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Health Benefits of Sesame Seeds

August 8, 2019 by

Sesame seeds are often used in cooking, but few people realize the health benefits that they have to offer. Here, we will go over the benefits of eating sesame seeds and look at some of the different ways to use them.

Sesame seeds date back thousands of years in a variety of cultures. Hindus once equated sesame seeds with a symbol of immortality, and ancient Egyptians and Persians used to use sesame seeds as flour. Nowadays, sesame seeds are used for cooking, and are also used as a condiment in the form of oil.

Sesame seeds are typically grown and collected for their oil, but they can also be used in a variety of therapeutic ways. Research shows that sesame can help with a variety of heath ailments, including:

Pain Management

One study that looked at people suffering from osteoarthritis in their knees showed that these patients could decrease their symptoms by consuming sesame seeds for two months.

Speed Up Wound Recovery

Sesame oil can help speed up the healing of skin when it is applied topically.

Increase Levels of Antioxidants

Consuming sesame seeds may help increase the amount of both enzymatic and nonenzymic antioxidants in your body, which can help fight oxidative stress that results from diseases such as heart disease, diabetes, and neurodegenerative disorders.

Hypertension Management

Research has found that the black variety of sesame seeds have antihypertensive properties.

Sesame seeds are also important for industrial purposes. They are used to make perfumes and cosmetic products–and is even added to paints, lubricants, and biodiesel.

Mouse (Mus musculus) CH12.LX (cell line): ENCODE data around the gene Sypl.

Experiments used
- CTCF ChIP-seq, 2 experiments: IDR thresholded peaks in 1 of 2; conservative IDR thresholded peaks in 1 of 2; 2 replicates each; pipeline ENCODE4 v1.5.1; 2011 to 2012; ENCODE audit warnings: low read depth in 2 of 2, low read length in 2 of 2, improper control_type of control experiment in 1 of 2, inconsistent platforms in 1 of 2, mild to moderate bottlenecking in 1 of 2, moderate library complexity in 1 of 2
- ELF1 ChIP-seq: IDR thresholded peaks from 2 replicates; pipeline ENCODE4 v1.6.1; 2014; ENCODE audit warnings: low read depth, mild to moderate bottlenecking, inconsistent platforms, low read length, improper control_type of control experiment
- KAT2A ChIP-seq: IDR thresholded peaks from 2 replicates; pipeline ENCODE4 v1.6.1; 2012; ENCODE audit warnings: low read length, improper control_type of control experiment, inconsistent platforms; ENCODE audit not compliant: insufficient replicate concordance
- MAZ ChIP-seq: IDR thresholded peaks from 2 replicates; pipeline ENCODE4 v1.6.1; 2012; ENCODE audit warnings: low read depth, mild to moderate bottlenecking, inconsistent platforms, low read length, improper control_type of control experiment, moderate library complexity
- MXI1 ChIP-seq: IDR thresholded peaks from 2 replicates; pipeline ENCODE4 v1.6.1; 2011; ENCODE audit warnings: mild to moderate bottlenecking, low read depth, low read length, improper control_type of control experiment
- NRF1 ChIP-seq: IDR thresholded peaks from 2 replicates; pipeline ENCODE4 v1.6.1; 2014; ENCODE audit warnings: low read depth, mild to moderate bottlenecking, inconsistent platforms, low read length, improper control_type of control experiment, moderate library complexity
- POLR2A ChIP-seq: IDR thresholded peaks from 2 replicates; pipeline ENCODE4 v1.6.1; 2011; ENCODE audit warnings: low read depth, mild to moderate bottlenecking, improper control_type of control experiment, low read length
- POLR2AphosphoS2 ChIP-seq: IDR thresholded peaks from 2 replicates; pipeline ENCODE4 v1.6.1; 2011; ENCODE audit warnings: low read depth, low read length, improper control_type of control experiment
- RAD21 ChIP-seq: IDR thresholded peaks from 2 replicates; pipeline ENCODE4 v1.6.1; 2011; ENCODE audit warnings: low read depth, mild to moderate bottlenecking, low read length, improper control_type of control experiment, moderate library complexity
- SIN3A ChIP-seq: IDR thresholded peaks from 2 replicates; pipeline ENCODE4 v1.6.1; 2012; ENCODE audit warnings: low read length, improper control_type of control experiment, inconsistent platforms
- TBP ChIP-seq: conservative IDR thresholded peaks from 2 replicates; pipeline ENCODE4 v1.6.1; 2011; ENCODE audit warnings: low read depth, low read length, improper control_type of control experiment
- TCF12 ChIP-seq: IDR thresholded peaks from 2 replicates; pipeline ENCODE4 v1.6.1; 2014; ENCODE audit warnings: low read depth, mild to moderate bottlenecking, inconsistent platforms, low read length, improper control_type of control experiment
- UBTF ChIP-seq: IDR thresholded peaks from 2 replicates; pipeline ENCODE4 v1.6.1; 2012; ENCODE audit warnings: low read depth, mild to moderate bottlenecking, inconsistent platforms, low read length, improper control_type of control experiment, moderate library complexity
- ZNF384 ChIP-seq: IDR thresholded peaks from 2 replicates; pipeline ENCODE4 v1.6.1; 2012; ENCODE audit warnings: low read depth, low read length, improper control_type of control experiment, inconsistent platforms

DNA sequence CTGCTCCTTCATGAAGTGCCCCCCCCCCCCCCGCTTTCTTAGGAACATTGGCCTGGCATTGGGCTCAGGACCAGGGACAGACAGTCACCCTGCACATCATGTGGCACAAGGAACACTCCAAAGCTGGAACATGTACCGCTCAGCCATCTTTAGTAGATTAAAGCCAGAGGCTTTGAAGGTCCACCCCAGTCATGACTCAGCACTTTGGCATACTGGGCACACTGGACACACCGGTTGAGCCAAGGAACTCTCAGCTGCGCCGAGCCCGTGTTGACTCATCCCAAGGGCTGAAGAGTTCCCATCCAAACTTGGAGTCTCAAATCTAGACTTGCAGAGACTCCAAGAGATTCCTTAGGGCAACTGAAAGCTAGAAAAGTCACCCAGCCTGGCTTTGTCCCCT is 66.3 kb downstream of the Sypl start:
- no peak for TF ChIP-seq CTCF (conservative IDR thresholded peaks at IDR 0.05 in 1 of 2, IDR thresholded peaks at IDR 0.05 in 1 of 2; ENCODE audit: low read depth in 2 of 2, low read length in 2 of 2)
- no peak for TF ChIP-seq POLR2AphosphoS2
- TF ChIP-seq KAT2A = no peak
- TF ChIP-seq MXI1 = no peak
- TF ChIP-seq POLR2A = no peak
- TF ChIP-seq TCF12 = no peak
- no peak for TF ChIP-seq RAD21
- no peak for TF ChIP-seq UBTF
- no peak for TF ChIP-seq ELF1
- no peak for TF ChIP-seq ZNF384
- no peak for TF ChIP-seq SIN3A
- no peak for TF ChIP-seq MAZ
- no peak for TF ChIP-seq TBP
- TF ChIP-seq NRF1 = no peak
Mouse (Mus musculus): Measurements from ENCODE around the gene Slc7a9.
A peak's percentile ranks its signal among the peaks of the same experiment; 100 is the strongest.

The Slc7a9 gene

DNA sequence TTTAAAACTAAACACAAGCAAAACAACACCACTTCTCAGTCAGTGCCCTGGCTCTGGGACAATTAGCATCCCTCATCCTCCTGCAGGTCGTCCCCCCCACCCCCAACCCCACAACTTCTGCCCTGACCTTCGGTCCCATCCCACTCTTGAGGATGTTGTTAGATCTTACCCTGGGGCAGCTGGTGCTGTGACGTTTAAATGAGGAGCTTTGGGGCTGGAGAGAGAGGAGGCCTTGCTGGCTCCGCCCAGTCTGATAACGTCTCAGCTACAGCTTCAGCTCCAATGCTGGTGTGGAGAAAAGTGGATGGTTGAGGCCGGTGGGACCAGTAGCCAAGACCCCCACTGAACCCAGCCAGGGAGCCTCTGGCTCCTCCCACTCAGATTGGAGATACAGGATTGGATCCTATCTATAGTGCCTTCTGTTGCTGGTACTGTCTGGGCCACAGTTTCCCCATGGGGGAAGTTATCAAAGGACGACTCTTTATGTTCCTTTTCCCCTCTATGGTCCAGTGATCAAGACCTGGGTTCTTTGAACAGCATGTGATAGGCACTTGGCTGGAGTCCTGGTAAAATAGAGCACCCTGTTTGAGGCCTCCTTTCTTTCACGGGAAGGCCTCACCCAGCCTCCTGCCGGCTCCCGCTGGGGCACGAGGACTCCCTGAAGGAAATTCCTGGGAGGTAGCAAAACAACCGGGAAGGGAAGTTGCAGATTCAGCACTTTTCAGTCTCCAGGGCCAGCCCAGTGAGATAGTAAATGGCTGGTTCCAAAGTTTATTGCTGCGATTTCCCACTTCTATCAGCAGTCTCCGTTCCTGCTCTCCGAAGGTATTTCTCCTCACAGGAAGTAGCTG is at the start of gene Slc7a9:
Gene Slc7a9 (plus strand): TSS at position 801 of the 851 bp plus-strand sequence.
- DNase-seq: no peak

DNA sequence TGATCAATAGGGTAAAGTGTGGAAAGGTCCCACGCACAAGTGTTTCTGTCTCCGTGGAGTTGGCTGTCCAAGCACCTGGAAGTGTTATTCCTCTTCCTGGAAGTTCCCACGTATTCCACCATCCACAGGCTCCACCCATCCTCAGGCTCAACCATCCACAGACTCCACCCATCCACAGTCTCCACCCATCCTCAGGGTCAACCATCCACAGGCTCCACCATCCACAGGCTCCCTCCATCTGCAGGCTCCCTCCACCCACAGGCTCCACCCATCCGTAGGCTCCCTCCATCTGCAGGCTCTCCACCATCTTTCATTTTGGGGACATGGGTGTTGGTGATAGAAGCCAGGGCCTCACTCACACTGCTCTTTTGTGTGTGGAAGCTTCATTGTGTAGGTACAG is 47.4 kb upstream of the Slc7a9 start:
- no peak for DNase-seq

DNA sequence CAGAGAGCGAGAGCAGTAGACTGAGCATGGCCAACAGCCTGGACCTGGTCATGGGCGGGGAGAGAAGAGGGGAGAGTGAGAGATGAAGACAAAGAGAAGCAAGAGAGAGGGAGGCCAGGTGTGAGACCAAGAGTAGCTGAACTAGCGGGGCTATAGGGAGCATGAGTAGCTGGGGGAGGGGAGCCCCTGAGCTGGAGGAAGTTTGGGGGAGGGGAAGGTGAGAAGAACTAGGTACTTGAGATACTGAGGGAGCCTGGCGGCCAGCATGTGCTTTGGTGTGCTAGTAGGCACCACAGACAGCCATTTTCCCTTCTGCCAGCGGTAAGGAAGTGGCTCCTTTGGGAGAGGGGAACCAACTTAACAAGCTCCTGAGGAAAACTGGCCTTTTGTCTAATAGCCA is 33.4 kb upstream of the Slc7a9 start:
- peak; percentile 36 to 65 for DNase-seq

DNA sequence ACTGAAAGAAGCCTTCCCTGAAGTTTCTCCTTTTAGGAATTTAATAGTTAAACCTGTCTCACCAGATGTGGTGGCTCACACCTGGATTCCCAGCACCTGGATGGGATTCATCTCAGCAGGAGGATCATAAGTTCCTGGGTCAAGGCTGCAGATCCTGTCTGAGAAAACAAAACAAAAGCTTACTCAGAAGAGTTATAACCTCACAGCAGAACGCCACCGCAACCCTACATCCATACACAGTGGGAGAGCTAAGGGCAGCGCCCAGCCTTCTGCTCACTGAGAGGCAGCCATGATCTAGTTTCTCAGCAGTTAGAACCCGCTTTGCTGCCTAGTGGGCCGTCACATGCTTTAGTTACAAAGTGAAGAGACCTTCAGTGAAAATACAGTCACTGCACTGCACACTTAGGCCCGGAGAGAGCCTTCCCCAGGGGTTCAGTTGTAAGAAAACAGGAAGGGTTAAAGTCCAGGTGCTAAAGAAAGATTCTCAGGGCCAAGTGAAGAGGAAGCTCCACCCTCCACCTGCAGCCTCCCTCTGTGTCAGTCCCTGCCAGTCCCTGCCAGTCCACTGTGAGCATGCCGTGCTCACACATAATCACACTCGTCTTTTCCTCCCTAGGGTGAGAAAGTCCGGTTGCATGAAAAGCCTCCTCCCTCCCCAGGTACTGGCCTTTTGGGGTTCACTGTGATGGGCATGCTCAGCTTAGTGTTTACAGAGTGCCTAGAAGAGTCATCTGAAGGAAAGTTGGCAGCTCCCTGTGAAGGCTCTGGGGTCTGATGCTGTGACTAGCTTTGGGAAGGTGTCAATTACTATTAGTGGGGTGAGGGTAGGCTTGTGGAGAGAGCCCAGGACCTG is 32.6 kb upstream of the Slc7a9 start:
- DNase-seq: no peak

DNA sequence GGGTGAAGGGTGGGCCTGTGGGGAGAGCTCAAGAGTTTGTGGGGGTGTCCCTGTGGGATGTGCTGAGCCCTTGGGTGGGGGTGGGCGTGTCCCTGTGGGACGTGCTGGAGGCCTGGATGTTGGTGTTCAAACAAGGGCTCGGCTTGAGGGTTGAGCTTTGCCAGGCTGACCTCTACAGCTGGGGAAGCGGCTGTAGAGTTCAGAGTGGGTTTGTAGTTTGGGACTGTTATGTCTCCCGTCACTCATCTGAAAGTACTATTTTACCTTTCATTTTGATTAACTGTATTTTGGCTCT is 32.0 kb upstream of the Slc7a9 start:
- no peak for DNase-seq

When it comes to cooking, sesame seeds are most often associated with Asian cuisine. They are often used to cook chicken, make tahini (a sesame seed paste), make hummus, or just add flavor to a dish. People often sprinkle sesame seeds on their salads to add flavor and texture as well.

While these seeds are popular in cooking, it is important to note that they are rich in omega-6 fatty acid, which could possibly disrupt your omega 3-to-6 ratio. Scientists believe that a diet high in omega-6 fatty acids–but low in omega-3s–can increase the amount of inflammation in your body, while a diet that has a balanced ratio of these two essential fatty acids can reduce inflammation. A quarter cup of sesame seeds has 7.69 grams of omega-6 fatty acids, while its omega-3 content in the same amount of seeds tops off at 0.14 grams. This means that if you are using sesame seeds, you should use them in moderation.

While growing sesame seeds easy and requires little maintenance, you do need to be patient during the process. Experts report it can take sesame seeds up to five months to begin sprouting.

Sesame seeds should be planted indoors between 4 and 6 weeks before the last frost of the winter is expected to come. However, if you live in the south, you can plant sesame seeds outside in the ground after a frost because the soil is warmer. Simply plant the seeds in rows in the later spring, making sure to space them 2 to 3 feet away from each other, as they can grow up to 6 feet tall.

After the seeds have been planted, make sure to keep the soil moist in order to make sure you will have successful germination. It is also very important that these seeds and budding plants get maximum sun exposure. You can collect the seeds when the tips of the stalks become dry, and then lay the seeds flat on the ground so they can dry. Because the seedpods can easy break, it is important to be careful when harvesting them.

While can be beneficial to your health, they do contain lectin. These carbohydrate-bonding proteins reduce your ability to absorb nutrients, which can negatively impact your health by harming your gut health if your digestive enzymes are unbalanced. To help lower the lectin content in sesame seeds in order for them to be safe to eat, they have to be sprouted or soaked for about 8 hours.

In addition to using sesame seeds and oil for cooking, you can also use it for topical applications for a scalp conditioner or a sunscreen. This is a versatile seed that can benefit your health when used in moderation.

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